Hamilton: Andrew Whale, Livestock Logic (email@example.com)
Livestock Logic recommends that:
now is the time to monitor lambs every 3 weeks and ewes every 5 weeks
Livestock Logic advises that:
they investigated numerous cases of mortality from worms in the last few weeks predominantly in ewes in mid-late lactation, and 2017 drop lambs
egg counts in the district have risen in the last 4 weeks and are at their highest level for the year to date
while feed is great, worms will still affect production at this time of the year
Seasonal conditions in the south west of Victoria continue to be fantastic. We had a wonderful wet start to spring, but the last few weeks have brought some much needed sun and warmer temperatures to finally get the pastures to take off, and to also provide some dry ground for sheep.
We investigated a number of cases of mortality due to worms in the last few weeks, particularly due to the black scour worm. Instances have included lambs, 6 weeks post weaning and drenching, and ewes, 4–8 weeks post lambing. In most of these cases feed had been reasonable. Mortalities were due to 3 main factors:
the long season, the autumn break came in late March and it has been green ever since, so pastures are generally contaminated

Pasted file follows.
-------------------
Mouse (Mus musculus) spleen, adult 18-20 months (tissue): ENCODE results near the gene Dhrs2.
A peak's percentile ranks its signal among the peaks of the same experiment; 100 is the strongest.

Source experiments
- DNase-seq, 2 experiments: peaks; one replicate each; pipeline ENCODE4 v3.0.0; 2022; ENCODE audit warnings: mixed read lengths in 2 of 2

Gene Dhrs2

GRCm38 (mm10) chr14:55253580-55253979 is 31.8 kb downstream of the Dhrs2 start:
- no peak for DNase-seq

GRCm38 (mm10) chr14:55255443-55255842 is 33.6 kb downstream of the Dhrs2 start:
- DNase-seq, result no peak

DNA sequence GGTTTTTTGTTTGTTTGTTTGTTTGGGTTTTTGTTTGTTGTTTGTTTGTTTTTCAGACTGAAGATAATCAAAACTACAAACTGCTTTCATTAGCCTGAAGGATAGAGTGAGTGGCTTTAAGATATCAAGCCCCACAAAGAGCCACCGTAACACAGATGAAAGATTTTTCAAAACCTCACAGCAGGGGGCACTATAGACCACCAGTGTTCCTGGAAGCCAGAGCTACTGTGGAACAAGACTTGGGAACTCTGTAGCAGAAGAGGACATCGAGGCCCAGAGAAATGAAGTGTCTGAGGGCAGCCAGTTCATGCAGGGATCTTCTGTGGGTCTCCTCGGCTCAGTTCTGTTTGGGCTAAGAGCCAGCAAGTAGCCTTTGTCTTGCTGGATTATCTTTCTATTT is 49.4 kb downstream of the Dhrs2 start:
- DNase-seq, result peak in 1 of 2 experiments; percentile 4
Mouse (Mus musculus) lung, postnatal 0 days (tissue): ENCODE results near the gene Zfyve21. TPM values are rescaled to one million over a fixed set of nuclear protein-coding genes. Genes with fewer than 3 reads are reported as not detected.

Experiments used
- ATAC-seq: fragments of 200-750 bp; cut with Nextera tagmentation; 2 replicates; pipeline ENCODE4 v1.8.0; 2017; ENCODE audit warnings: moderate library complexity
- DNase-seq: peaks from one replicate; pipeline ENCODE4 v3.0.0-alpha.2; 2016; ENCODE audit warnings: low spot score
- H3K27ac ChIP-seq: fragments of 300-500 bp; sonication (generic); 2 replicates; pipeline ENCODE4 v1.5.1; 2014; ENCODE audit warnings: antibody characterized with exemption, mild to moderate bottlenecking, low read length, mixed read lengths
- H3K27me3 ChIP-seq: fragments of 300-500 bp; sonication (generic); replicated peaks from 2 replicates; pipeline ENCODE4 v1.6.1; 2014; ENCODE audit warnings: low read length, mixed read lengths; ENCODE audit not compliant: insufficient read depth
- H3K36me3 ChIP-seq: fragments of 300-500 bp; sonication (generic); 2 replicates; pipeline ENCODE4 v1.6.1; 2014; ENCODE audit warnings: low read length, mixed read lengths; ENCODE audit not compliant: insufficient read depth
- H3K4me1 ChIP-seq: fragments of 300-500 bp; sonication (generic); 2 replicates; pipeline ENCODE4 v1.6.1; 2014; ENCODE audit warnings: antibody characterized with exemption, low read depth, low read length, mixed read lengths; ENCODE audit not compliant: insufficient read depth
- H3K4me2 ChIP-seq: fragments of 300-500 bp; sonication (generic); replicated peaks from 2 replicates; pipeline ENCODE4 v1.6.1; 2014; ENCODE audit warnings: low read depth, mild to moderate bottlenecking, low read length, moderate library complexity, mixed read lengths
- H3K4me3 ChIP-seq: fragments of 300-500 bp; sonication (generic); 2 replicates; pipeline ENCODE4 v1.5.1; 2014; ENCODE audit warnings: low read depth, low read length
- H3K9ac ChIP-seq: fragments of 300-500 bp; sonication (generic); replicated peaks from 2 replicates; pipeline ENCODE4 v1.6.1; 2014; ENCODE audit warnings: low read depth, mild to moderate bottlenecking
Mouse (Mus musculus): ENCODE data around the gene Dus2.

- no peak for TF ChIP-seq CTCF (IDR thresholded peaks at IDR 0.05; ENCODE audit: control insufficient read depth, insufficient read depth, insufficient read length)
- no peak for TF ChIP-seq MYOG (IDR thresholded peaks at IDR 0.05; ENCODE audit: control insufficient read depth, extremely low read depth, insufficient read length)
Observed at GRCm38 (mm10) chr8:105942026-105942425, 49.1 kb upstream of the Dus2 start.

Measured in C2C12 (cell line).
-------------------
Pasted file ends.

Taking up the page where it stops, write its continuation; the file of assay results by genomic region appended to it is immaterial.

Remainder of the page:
the weather in August and early September was wet, cold and windy and reduced sheep grazing time, suppressed their immune systems and allowed worms to take the advantage
complacency amongst producers with respect to worm egg count monitoring coming into the spring
With mortality events occurring from worms there will also be many sheep that have undetected subclinical worm burdens. At this time of the year, to take advantage of the grass that is growing and convert it into meat and wool, stock need to be healthy and free of intestinal parasites. If you have not worm egg counted your lambs in last 3 weeks or mature sheep in the past 5, then it is time.
The chart below shows how worm egg counts rose higher in September, a timely reminder to monitor stock, as worm levels are now high.